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Friedrich von Hügel
Friedrich von Hugel.jpg
Birth name:  Friedrich Maria Aloys Franz Karl von Hügel
Other name(s):  Baron von Hügel
Born:  5 May 1852
Died:  27 January 1925
Nationality:  Austrian
Denomination(s):  Roman Catholic
Known for:  Modernist Christian theologian
Title:  Freiherr (Baron)
Education:  private
Spouse(s):  Hon. Mary Catherine Herbert
Children:  three daughters: Gertrude, Hildegarde and Thekla

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Friedrich Maria Aloys Franz Karl, Freiherr von Hugel, usually known as Baron von Hügel (5 May 1852–27 January 1925) was an influential Austrian Roman Catholic layman, religious writer, Modernist theologian and Christian apologist.


Life and work

Friedrich von Hügel was born in Florence, Italy, in 1852, to Charles von Hügel, who was serving as Austrian ambassador to the Grand Duchy of Tuscany, and a Scottish mother, Elizabeth Farquharson, who was a convert to Roman Catholicism. Friedrich was educated privately, and moved with his family to England in 1867 when he was fifteen, where he remained for the rest of his life.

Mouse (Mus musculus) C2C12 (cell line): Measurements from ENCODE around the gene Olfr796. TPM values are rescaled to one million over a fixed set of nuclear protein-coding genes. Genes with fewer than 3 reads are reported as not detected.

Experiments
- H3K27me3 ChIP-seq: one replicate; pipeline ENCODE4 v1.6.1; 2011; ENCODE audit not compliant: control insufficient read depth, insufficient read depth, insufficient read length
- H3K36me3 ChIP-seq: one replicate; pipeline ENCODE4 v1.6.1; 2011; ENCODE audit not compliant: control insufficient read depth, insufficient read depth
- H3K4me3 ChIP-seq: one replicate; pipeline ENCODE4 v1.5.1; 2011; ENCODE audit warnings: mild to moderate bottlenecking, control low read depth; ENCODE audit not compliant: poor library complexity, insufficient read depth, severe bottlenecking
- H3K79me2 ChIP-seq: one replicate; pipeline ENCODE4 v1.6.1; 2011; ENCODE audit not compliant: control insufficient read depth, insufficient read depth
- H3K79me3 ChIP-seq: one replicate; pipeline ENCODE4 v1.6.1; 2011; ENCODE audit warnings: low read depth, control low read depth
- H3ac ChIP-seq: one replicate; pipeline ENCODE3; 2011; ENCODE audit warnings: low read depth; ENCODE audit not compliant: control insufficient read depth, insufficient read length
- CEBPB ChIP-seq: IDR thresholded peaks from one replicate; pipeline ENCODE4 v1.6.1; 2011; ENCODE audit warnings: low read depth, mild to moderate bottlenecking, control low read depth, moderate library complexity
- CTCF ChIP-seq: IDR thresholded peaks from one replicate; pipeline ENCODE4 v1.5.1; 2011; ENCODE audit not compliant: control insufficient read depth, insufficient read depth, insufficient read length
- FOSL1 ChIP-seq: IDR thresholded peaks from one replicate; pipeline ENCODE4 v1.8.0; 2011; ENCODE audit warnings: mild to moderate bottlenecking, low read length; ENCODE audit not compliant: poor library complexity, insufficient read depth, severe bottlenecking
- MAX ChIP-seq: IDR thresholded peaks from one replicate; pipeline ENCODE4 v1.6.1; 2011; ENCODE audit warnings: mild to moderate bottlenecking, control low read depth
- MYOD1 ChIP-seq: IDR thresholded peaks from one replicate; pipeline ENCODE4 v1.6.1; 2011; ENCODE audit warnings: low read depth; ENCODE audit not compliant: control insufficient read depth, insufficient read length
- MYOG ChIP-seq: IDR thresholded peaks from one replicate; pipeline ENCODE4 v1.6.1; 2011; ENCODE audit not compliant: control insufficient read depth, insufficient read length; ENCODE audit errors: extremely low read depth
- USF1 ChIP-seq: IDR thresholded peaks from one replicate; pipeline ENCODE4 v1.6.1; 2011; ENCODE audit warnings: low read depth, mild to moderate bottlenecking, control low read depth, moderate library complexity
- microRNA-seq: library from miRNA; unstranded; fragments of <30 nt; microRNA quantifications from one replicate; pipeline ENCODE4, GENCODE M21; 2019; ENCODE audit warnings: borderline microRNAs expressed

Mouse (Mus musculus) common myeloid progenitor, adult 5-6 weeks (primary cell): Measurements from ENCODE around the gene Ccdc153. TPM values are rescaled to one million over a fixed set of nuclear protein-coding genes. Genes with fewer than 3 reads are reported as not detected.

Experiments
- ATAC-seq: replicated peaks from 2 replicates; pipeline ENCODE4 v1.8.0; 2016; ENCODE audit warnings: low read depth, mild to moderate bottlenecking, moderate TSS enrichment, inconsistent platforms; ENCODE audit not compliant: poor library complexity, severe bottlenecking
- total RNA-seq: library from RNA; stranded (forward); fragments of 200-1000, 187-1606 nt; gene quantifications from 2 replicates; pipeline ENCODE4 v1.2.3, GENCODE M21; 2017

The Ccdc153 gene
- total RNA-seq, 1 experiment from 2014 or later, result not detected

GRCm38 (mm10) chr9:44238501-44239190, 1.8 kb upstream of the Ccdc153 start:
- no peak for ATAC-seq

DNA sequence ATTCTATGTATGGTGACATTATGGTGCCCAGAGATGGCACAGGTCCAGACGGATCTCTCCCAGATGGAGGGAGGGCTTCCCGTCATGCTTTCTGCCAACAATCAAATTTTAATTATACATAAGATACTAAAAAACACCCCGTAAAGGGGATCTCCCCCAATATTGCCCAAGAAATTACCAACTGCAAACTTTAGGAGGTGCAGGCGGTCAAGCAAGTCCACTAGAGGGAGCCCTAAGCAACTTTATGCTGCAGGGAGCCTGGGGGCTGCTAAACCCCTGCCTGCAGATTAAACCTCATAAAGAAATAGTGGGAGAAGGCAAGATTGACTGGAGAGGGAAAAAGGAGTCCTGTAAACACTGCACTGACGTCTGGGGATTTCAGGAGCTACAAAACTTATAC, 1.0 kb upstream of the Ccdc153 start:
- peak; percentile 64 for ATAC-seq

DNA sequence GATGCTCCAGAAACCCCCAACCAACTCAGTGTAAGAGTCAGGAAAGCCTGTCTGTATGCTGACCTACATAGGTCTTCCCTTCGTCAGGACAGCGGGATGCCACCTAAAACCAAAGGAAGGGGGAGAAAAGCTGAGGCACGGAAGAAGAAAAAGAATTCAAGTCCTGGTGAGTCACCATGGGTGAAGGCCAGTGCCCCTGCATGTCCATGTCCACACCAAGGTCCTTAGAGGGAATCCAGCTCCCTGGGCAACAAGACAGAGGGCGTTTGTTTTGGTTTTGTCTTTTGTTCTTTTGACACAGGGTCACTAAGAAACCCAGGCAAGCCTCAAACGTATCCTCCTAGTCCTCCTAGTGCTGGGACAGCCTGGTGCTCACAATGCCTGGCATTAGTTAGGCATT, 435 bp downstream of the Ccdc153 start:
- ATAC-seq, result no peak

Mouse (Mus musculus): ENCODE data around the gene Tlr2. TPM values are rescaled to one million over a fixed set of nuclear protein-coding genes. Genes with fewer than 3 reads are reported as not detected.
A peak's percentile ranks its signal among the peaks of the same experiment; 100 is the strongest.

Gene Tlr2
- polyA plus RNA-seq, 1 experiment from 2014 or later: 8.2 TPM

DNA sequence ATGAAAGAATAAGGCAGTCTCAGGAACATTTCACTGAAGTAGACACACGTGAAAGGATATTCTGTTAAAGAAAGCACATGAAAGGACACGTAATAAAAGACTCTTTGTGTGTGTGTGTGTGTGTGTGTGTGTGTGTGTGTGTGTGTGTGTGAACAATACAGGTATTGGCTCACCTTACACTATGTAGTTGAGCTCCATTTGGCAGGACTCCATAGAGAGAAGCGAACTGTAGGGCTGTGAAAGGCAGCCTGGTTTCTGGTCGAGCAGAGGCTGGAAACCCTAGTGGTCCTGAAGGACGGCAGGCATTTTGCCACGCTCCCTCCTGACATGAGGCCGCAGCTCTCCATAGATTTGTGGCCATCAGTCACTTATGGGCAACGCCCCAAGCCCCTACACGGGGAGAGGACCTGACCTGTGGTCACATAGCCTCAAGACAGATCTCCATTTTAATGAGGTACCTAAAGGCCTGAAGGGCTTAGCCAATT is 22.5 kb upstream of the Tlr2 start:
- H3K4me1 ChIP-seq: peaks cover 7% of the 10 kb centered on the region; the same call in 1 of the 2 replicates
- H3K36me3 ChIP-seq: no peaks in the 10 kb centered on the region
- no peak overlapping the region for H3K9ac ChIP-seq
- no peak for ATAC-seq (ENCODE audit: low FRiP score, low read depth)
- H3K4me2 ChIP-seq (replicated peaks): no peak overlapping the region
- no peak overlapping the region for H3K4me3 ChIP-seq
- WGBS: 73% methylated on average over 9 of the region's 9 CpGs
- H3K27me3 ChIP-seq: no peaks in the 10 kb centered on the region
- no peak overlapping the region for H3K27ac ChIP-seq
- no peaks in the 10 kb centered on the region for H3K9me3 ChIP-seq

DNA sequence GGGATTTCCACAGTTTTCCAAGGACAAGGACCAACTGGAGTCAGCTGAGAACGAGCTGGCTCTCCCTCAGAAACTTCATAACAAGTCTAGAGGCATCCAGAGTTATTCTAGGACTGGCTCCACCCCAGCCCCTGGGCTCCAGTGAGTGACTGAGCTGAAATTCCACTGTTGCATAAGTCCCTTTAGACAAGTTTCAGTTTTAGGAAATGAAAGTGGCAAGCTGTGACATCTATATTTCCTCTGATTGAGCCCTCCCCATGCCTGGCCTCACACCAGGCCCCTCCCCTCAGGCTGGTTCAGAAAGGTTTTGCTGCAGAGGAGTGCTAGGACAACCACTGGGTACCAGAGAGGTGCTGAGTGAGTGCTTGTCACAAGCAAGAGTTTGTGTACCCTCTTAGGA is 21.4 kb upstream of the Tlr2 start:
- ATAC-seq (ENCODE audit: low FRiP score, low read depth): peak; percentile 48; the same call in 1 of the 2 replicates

In 1873 he married Lady Mary Catherine Herbert (1849–1935), daughter of the statesman Sidney Herbert, first Baron Herbert of Lea, by Elizabeth Ash à Court-Repington, an ardent convert to Catholicism and philanthropist. Mary, like von Hügel's mother and her own, was also a convert. The couple had three daughters: Gertrude (1877-1915), Hildegarde (1879-1926), and Thekla (1886-1970) (who became a nun). He remained an Austrian citizen until he found himself to be a "hostile alien" after England declared war with Austria in August 1914. He applied for naturalization and received it in December of the same year.